Frankfort, KY – As lawmakers hurried to pass key legislation including the state’s operating budget, they continued to think about 26,500 Kentuckians who will hear the words “you have cancer” this year.
Childhood Cancer Advocates Take Their Stories to Capitol Hill
Washington, D.C. – Advocates from the American Cancer Society Cancer Action Network (ACS CAN) joined more than 200 other childhood cancer patients, survivors, caretakers and family members on Capitol Hill today for the Alliance for Childhood Cancer’s eighth annual Childhood Cancer Action Day.
This year, participants will ask their congressional representatives to increase funding for the National Institutes of Health (NIH) and the National Cancer Institute (NCI), as well as fund the bipartisan Survivorship, Treatment, Access and Research (STAR) Act. Additionally, to advance the quality of life of childhood cancer patients and their families, advocates will ask lawmakers to support the Palliative Care and Hospice Education and Training Act (PCHETA).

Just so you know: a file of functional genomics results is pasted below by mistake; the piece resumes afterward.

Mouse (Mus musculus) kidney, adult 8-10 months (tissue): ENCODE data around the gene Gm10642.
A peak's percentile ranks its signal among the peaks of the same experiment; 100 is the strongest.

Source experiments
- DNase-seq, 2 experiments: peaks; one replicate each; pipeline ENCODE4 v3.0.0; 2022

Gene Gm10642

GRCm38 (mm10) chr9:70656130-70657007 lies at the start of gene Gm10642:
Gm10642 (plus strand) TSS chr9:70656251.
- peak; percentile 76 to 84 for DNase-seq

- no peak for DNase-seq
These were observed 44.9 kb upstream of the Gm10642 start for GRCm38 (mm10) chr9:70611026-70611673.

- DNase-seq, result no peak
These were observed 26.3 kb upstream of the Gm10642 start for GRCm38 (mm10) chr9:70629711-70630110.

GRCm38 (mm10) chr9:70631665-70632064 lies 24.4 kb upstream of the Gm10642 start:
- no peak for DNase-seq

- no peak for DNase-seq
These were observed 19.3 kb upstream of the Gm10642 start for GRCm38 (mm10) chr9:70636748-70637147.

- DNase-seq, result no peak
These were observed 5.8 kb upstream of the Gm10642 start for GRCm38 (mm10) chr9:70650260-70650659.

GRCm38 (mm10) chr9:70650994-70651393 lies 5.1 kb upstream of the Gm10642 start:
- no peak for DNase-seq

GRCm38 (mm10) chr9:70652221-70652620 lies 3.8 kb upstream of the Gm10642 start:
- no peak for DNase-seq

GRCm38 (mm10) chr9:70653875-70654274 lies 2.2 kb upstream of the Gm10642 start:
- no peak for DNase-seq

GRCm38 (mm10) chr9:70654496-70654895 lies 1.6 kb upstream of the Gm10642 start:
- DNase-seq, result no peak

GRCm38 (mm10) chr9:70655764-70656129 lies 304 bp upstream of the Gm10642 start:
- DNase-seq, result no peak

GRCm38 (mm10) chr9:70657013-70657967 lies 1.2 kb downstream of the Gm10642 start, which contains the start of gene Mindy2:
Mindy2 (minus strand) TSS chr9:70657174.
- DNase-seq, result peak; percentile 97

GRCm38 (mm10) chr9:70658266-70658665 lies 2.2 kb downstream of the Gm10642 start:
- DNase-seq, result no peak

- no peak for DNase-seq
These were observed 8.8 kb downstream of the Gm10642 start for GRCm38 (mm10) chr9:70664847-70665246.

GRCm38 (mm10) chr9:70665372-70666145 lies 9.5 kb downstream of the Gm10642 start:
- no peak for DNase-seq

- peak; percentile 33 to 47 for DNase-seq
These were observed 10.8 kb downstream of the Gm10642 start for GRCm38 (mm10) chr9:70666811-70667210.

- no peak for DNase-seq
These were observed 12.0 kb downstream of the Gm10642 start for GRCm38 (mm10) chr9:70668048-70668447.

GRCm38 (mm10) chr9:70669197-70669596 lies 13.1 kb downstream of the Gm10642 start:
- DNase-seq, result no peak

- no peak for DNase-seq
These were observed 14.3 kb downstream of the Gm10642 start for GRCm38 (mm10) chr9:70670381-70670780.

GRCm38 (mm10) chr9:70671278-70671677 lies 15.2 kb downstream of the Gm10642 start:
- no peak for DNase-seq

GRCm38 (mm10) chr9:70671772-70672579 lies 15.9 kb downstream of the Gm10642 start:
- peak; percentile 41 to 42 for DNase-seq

Cancer remains the leading cause of disease-related death among children in the United States. This year an estimated 11,000 children under the age of 15 will be diagnosed with cancer.
The following is a statement from Lisa Lacasse, president of ACS CAN:
“Passage of the STAR Act with overwhelming bipartisan support last year was a major victory for the childhood cancer community. Now it’s time for Congress to continue to prioritize increased funding for the National Institutes of Health and fully fund childhood cancer research. We’ve seen major advancements in therapies and treatments that have led to markedly improved outcomes for children diagnosed with cancer, but the work must continue to move us forward in the fight against pediatric cancers.
“Seeing so many childhood cancer patients, advocates, caretakers and families take their powerful stories directly to Capitol Hill today is incredibly moving. Congress has a significant role to play in the fight against childhood cancers and we hope they will continue to commit their support toward initiatives that will improve research, treatment and outcomes for children with cancer.”